Doug Winneg, CEO of Software Secure, says there are three tiers of proctoring companies today. The first involves live proctoring, the second combines live proctoring and technology, and the third is pure technology, he said.
Software Secure, with its patented browser technology, falls into the second tier. “We have this mix between technology and human, which is different than anyone else,” Winneg said.
Software Secure does not do live online proctoring. Instead, video recordings of a student taking an exam are reviewed later by two different proctors.
It’s up to schools to decide what kind of online proctoring is best for them and their students, Morgan said.
The online proctoring industry is an evolving one, McCollough said. “The technology, almost daily, is being improved and upgraded,” he added.
That is why the University of Florida, which is currently experimenting with ProctorU, does not have a long-term contract with any company. “We don’t want to get locked in,” McCollough said.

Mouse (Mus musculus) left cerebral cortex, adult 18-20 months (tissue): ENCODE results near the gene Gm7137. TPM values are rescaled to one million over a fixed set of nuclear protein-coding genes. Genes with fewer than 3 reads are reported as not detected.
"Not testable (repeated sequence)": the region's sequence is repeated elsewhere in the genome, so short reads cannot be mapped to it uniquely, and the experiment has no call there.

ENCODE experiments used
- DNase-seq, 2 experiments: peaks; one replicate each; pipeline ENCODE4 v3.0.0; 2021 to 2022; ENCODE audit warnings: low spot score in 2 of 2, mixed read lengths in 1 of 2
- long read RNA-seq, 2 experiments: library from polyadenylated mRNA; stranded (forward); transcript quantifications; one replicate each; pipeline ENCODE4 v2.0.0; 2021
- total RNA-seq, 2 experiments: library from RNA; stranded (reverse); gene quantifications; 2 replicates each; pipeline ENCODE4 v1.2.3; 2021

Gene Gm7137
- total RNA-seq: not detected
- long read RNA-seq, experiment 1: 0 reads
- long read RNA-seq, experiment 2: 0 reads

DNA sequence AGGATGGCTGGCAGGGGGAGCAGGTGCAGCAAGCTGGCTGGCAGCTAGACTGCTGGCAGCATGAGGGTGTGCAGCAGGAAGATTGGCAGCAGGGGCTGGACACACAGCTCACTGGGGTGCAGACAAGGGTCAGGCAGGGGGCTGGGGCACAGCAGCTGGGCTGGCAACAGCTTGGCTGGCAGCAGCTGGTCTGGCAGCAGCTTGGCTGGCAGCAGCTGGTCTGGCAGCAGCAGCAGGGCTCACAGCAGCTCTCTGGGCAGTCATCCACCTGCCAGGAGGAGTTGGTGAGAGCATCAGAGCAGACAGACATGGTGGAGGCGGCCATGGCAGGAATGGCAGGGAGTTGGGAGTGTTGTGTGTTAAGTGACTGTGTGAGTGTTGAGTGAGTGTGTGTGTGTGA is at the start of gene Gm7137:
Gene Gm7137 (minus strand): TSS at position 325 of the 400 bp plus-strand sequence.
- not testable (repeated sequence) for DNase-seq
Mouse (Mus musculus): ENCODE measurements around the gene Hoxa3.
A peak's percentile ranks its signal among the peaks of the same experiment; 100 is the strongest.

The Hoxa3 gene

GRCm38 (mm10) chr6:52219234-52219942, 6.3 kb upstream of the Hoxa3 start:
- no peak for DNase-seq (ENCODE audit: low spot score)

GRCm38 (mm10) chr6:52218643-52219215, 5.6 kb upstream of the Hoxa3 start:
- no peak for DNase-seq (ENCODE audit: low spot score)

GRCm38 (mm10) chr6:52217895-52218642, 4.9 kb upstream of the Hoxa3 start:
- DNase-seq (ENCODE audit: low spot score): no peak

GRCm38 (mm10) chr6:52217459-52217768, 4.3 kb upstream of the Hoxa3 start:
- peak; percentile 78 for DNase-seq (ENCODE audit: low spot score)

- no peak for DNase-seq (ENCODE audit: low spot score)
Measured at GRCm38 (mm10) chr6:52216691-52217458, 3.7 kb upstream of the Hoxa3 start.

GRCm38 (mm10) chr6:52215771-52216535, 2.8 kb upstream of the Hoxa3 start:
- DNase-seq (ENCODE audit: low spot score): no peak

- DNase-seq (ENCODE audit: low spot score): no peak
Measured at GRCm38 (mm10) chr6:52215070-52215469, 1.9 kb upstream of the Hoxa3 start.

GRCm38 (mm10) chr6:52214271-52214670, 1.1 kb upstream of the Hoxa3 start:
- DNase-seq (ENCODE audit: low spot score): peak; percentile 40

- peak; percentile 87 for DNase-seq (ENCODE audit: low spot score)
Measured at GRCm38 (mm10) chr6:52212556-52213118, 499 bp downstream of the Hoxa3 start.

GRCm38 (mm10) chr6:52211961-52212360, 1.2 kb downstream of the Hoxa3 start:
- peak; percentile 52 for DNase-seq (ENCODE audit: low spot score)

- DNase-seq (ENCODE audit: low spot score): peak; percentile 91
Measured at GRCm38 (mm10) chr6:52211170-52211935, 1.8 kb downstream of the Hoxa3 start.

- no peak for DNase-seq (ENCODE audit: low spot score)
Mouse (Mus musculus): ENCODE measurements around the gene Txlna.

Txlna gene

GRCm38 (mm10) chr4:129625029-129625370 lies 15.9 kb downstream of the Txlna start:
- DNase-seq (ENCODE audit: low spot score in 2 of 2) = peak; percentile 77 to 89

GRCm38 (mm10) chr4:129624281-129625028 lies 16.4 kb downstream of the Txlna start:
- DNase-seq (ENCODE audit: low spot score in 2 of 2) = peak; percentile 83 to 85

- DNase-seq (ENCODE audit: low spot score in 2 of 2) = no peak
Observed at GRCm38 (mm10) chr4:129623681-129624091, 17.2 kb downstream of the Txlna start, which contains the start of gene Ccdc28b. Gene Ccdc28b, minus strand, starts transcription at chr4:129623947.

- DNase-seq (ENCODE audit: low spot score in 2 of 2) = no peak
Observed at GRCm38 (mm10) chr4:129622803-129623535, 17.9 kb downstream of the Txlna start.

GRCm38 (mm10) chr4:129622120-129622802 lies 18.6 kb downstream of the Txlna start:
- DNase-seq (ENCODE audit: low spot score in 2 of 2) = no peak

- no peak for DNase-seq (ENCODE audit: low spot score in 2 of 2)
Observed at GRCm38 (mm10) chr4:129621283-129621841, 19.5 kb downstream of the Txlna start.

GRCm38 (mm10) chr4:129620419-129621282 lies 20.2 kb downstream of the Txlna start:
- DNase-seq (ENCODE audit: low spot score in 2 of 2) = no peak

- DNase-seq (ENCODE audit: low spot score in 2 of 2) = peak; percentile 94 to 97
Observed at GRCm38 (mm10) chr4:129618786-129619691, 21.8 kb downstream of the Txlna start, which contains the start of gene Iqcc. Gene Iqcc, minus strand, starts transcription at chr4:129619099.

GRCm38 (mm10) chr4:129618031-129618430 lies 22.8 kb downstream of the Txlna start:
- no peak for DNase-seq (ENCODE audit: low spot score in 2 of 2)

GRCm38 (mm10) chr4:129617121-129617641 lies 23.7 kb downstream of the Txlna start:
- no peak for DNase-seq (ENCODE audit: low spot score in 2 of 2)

And as time goes by, schools have more companies to choose from. “A lot of companies are jumping into the space right now,” Morgan said.
What started out as only a couple of online proctoring companies around 2008 has now grown into a group of nine or ten, Winneg said.
This is in part due to an increasing number of higher-ed institutions interested in seeking out online proctoring providers. Software Secure has doubled its customer base in the past 12 months, Winneg said.
But it takes time for both students and faculty members to get used to online proctoring, McCollough said.
Online proctoring systems are comparable to red light cameras. “They don’t deter you (from cheating) until you know they actually work,” Winneg said. But once you receive that ticket in the mail — or that notification that you have violated the exam policy— you have learned your lesson.
While the online proctoring industry is mostly catering to online classes, they are also open to provide their services to traditional face-to-face classes.
“We are actually seeing a lot of that in the last year. It was a bit of a surprise to me,” Morgan said.
McCollough says that while this is “certainly an option” for the University of Florida, faculty needs to keep the cost — about $15/exam — in mind.
Molly Schulson is an editorial intern with eCampus News.